Competent agricultural and rural departments of the people’s governments at and above the county level shall be held responsible for the supervision and management to prevent and control crop diseases and insect pests. Operators of agricultural production should do a good job of prevention and control within the scope of their work, and actively cooperate with people’s governments at all levels and relevant departments to carry out prevention and control work.

Data can now be used in civil law trials

A very significant new law came from the Supreme People’s Court, which amended the Provisions on Evidence in Civil Procedure  and took effect on May 1, 2020. The revised decision made detailed provisions on the scope of electronic data, and also stipulated rules for the review and judgment of electronic data, and ‘improved’ the rules system for electronic data evidence.

According to this revised decision, electronic data includes information published by web platforms such as webpages, blogs, and microblogs; communication information of network application services such as mobile-phone text messages, emails, instant messaging, and communication groups that have user registration information, or identity authentication information, electronic transaction records, communication records, login logs and other information; documents, pictures, audio, video, digital certificates, computer programs and other electronic files; other information that can be stored, processed, and transmitted in digital form to prove the facts of the case are all admissable.

The revised decision stipulates that the People’s Court shall make a comprehensive judgment on the authenticity of electronic data in accordance with the seven factors such as the integrity and reliability of the hardware and software environment of the computer system on which the electronic data is generated, stored, and transmitted. The amendment decision also clearly stipulates that if the content of the electronic data is notarized by a notary, the People’s Court shall confirm its authenticity, unless there is contrary evidence to sufficiently overturn said evidence.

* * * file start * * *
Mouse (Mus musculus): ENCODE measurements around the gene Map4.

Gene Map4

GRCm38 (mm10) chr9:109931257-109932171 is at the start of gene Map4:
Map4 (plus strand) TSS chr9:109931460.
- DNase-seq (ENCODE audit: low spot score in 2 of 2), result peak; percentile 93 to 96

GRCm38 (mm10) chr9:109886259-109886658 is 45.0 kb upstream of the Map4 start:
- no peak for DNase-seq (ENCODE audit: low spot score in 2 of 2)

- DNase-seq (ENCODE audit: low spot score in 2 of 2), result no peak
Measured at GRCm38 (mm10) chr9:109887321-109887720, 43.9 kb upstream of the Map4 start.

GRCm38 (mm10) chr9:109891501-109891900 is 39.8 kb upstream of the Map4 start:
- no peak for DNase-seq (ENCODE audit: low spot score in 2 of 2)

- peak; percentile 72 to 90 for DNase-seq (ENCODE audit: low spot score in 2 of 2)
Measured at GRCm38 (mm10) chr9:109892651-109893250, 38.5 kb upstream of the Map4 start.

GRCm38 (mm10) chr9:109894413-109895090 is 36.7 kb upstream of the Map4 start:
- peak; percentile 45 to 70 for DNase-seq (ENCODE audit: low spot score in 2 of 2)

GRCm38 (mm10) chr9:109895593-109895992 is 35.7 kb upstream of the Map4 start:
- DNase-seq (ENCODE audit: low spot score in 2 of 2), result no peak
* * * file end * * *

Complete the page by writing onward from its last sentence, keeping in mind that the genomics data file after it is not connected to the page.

Traffic fines

From May 1, traffic fines can be paid in any police station in the country, rather in the jurisdictions where the incident took place. This is mostly due to traffic fines resulting from road safety violations recorded by traffic technology monitoring equipment. According to a notice issued by the ministries of Finance and Public Security, plus the People’s Bank of China on the implementation of cross-provincial offsite traffic fines, motor vehicle drivers can handle off-site traffic violations in the traffic management department of the public security organs anywhere in the country.

NDRC cuts internal government pricing by 30%

The National Development and Reform Commission has revised the “Central Pricing Catalogue” (2015 edition), with changes taking off from last Friday – May 1, 2020.

The Central Pricing Catalogue is a list that regulates the pricing authority and scope of relevant departments of the State Council. Since 2015, the NDRC and relevant departments have continued to promote a market-oriented reform of important commodity and service prices. Compared with the current Central Pricing Catalogue, the revised pricing items have been reduced by nearly 30%.

Chris Gill

With over 30 years reporting on China, Gill offers a daily digest of what is happening in the PRC.